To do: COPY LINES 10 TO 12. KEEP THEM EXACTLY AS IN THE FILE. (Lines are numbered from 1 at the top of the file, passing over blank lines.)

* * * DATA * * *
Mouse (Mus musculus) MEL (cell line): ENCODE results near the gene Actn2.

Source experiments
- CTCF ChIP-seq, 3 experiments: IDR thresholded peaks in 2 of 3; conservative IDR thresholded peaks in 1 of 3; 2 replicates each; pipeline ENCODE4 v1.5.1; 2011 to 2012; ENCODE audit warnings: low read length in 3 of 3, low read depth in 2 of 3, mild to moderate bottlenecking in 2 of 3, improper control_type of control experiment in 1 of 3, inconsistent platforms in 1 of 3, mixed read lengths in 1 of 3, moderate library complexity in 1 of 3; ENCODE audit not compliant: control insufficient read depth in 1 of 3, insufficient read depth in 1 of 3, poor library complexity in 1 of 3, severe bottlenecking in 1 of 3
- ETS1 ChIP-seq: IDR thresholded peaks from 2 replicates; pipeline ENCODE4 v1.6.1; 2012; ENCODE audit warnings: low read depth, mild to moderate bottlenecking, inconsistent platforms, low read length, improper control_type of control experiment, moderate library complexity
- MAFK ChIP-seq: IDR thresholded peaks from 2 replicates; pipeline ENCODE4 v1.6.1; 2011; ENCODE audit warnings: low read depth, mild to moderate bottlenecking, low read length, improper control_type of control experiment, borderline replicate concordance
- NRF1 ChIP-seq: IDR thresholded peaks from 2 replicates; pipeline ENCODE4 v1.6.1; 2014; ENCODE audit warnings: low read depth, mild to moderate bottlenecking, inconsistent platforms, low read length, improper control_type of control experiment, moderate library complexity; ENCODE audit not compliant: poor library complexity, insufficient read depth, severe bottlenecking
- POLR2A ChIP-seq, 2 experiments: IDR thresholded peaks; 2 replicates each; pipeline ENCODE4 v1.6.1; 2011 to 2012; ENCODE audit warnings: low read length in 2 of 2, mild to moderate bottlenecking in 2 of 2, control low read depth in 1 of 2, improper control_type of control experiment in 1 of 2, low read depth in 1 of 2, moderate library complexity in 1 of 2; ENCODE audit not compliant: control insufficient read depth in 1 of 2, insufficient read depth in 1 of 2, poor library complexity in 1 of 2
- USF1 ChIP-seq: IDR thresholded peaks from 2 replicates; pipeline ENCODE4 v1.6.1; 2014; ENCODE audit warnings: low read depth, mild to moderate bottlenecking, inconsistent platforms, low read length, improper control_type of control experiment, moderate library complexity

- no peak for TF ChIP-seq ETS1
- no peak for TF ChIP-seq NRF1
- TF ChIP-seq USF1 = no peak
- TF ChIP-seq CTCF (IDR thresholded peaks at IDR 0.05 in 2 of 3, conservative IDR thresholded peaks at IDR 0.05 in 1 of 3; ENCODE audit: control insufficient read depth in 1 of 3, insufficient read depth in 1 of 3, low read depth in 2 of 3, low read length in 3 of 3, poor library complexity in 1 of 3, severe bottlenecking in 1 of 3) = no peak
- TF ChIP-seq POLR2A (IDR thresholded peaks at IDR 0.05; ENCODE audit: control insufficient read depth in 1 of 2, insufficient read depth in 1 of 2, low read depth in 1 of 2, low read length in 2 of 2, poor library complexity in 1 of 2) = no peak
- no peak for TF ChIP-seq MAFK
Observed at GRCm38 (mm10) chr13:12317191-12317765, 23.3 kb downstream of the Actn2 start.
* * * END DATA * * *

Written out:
- no peak for TF ChIP-seq NRF1
- TF ChIP-seq USF1 = no peak
- TF ChIP-seq CTCF (IDR thresholded peaks at IDR 0.05 in 2 of 3, conservative IDR thresholded peaks at IDR 0.05 in 1 of 3; ENCODE audit: control insufficient read depth in 1 of 3, insufficient read depth in 1 of 3, low read depth in 2 of 3, low read length in 3 of 3, poor library complexity in 1 of 3, severe bottlenecking in 1 of 3) = no peak